Karl Lohnes: Things to do and avoid when designing an open kitchen – Montreal Gazette

These six tips will ensure your kitchen is functional and blends seamlessly into the open-concept space around it.
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Open kitchens have been popular in design for many years. They make neighbouring spaces look larger, they keep family members connected to one another, and they allow for an easier flow when entertaining.

My issue with open kitchens is that they’re often designed with a different esthetic than the rest of the living space, resulting in a kitchen that stands out rather than blends in and can often date itself. If you’re thinking about creating an open-concept kitchen (or renovating your existing open kitchen), I’ve come up with six designer dos and don’ts that will help give the space longevity, make it practical and ensure it integrates seamlessly into the rest of your open-concept space.

If your open-concept space has various long-term finishes, such as wood flooring, painted built-ins or dark-framed windows, then it’s important to incorporate those elements into your kitchen design, or at least let them inspire elements in the kitchen.

Choose dark counters to match window frames in the living area, for instance, or wood lower cabinetry that is a shade lighter or darker than the floors. The goal is to connect the kitchen to the overall space — there’s no need to reinvent the wheel by bringing in new colours and finishes.

Many beautiful kitchens have a hardwood floor that runs from other areas (like the living and dining areas) into the kitchen. In most cases, this is very impractical — especially for busy families or people who like to cook a lot. My suggestion is to choose a stone or durable flooring surface that visually blends in tone and colour to your wood floors but is more resistant to the wear and tear of a hard-working kitchen where water and other liquids might damage wood.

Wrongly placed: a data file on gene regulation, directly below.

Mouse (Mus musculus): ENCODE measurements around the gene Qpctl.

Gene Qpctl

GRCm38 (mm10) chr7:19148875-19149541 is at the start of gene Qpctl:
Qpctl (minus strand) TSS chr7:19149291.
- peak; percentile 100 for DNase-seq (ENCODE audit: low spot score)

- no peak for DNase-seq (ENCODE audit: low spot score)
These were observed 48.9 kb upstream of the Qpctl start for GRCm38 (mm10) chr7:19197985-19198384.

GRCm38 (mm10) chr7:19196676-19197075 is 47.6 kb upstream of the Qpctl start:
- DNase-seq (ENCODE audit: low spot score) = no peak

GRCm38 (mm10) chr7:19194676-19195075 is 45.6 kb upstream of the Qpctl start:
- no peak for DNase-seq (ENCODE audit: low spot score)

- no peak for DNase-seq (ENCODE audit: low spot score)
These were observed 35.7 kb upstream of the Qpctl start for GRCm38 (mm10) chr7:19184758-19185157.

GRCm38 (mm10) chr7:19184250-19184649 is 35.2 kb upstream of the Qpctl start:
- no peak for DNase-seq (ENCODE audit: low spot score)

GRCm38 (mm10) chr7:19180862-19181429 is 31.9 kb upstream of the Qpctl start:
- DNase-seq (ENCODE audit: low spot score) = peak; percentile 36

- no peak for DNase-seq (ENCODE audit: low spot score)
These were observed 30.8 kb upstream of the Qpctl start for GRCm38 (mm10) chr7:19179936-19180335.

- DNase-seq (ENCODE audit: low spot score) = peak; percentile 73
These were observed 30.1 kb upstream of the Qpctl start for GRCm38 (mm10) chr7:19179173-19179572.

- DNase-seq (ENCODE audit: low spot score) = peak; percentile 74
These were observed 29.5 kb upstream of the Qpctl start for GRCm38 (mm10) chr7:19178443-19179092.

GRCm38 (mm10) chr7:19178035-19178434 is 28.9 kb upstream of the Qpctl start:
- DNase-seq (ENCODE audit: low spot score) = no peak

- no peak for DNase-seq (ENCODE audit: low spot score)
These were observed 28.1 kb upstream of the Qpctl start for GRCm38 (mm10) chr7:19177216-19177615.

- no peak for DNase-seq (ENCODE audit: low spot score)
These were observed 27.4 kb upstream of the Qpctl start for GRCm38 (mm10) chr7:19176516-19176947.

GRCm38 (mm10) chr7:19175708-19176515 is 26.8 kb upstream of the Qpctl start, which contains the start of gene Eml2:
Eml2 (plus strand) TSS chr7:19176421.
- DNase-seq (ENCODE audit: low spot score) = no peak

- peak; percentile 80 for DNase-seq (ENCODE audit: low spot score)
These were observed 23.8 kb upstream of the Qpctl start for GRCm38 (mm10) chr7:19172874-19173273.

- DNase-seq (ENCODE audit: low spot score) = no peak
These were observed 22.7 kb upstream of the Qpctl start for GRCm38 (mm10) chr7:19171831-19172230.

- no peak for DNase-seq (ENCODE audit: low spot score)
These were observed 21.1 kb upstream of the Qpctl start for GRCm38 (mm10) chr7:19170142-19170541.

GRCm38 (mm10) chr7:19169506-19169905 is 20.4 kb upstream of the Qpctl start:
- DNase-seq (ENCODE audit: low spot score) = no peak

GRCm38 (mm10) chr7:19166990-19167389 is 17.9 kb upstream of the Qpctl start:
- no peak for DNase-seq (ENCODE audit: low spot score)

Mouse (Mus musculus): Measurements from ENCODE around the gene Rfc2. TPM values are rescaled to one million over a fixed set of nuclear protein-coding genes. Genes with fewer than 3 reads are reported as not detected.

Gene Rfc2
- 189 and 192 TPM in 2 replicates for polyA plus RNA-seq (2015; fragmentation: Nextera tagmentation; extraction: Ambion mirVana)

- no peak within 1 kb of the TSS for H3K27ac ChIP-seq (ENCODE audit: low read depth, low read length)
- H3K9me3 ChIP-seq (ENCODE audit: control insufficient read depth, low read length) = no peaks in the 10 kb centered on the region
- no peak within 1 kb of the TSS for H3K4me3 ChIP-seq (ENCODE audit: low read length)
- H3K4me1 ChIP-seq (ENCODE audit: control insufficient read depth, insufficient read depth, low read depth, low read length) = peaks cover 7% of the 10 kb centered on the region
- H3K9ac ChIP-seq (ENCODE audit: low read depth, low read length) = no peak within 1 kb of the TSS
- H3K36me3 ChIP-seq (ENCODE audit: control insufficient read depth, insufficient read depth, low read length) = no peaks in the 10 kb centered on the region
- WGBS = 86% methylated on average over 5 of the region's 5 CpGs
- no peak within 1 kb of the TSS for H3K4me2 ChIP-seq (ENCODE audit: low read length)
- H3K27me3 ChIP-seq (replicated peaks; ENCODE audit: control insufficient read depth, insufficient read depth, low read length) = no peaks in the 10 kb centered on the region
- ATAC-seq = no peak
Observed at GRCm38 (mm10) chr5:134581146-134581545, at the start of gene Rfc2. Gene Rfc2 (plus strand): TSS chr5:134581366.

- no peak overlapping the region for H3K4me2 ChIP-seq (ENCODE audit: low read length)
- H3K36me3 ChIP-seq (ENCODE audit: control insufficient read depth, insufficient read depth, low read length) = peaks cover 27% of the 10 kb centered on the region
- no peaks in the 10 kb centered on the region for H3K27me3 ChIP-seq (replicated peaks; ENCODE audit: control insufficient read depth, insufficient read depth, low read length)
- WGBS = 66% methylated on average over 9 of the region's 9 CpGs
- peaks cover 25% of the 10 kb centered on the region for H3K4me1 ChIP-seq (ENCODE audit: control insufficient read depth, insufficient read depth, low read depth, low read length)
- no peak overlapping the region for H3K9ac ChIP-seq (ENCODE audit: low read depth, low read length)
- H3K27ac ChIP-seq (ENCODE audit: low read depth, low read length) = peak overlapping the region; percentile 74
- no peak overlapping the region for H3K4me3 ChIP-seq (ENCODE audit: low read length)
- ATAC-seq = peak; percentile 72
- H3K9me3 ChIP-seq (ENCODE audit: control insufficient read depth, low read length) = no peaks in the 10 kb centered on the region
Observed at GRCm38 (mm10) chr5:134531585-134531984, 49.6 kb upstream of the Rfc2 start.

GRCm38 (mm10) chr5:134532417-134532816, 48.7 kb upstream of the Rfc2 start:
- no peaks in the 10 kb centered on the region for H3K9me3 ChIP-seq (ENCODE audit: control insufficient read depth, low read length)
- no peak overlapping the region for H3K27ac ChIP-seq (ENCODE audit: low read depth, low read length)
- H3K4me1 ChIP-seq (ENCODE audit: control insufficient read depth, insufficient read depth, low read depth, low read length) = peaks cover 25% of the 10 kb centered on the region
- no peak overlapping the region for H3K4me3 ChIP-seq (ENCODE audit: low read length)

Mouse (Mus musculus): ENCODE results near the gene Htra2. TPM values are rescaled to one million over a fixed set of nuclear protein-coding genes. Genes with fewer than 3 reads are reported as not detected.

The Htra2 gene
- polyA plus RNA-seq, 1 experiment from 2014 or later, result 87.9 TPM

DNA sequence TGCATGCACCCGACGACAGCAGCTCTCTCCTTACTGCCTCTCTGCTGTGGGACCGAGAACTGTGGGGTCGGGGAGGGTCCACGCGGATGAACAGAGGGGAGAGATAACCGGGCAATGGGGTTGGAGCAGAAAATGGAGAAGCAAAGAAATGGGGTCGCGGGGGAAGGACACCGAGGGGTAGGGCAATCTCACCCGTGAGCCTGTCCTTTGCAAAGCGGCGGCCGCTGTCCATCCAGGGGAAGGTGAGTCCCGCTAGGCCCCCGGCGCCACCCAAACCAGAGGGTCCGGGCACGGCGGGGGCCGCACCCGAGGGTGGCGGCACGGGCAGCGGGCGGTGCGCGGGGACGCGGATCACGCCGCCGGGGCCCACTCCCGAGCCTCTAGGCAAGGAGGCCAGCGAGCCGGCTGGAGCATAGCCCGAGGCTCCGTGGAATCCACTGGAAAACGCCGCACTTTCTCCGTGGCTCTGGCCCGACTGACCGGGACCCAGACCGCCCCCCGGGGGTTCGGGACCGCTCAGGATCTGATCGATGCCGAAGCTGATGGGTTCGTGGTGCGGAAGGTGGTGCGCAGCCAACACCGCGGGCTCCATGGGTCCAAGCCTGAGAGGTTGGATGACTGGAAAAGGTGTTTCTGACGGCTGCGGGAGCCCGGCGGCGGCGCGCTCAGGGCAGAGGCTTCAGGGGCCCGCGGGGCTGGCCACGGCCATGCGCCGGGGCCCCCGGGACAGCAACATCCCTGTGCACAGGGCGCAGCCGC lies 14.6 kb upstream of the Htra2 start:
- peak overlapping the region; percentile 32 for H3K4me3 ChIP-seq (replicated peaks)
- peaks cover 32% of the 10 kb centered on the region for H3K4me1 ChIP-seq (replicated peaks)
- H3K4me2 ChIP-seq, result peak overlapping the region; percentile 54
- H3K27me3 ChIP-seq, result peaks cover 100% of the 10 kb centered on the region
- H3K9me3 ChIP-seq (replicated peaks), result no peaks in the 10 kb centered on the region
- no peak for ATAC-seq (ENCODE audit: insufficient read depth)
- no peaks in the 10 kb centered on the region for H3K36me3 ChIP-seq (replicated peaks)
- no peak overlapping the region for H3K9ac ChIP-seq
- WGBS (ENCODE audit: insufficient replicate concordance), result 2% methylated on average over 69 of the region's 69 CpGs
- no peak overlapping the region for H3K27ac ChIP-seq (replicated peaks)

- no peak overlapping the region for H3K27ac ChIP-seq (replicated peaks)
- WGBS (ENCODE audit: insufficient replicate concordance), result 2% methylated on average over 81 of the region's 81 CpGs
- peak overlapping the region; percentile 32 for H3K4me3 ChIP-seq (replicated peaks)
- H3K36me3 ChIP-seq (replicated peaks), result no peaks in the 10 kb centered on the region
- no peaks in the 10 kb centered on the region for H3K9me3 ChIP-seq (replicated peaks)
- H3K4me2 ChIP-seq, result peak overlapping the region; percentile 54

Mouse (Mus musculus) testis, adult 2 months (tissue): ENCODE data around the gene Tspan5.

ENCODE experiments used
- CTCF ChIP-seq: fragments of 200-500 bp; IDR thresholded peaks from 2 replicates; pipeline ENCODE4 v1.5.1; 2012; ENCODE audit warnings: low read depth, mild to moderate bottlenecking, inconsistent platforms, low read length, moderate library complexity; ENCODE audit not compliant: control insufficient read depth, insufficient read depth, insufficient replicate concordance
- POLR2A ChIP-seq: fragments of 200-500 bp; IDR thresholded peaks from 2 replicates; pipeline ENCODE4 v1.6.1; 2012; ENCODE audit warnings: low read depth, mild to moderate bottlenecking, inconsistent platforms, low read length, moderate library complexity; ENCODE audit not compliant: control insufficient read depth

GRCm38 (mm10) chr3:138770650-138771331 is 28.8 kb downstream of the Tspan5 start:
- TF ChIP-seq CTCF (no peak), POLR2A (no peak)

Since the area around a stove and sink cannot be panelled or disguised, make them the stars. Spend your money on an attractive stove and an impressive sink with an on-trend faucet (the jewelry of the kitchen). This will make these two important, functional areas of the kitchen stand out as features. Bonus: You will love looking at them, and they will do much to establish the unique design of the space.

White counters are immensely popular. I feel many homeowners are afraid that, without a white countertop, their new kitchen will be too dark. If other elements in your open-concept space, such as the walls or built-ins, are white, then white counters can work. But if you don’t have a lot of white in your open-concept space, then avoid it. I like to identify the most natural colour in an open-concept space (it’s usually the wood flooring) and choose a much lighter version of that for the countertop colour.

The goal of an open kitchen is to perform its kitchen duties while it stands in the background and complements the rest of your open-concept space. Hiding many of its functional features, such as the microwave, fridge, dishwasher and range hood, makes the kitchen feel less utilitarian and more like the rooms it opens onto. Panelling the refrigerator and dishwasher, installing a slim range hood (or panelling the front of it) and locating your microwave and wall ovens below counter height are ways to make these elements disappear.

Many people choose stand-out cabinet designs when they plan a new kitchen, but don’t let the latest trend lead you astray. Again, look at the space you have and let it inspire your kitchen cabinetry style. If you have beautiful heirloom Arts and Crafts furniture, then choose shaker-style, cherry-wood cabinetry. Got a 1970s modern style in your condo? Then flat, slab doors may be the most suitable.

Do you have a decor dilemma or want to give feedback? You can contact Karl on Instagram at @karl_lohnes.

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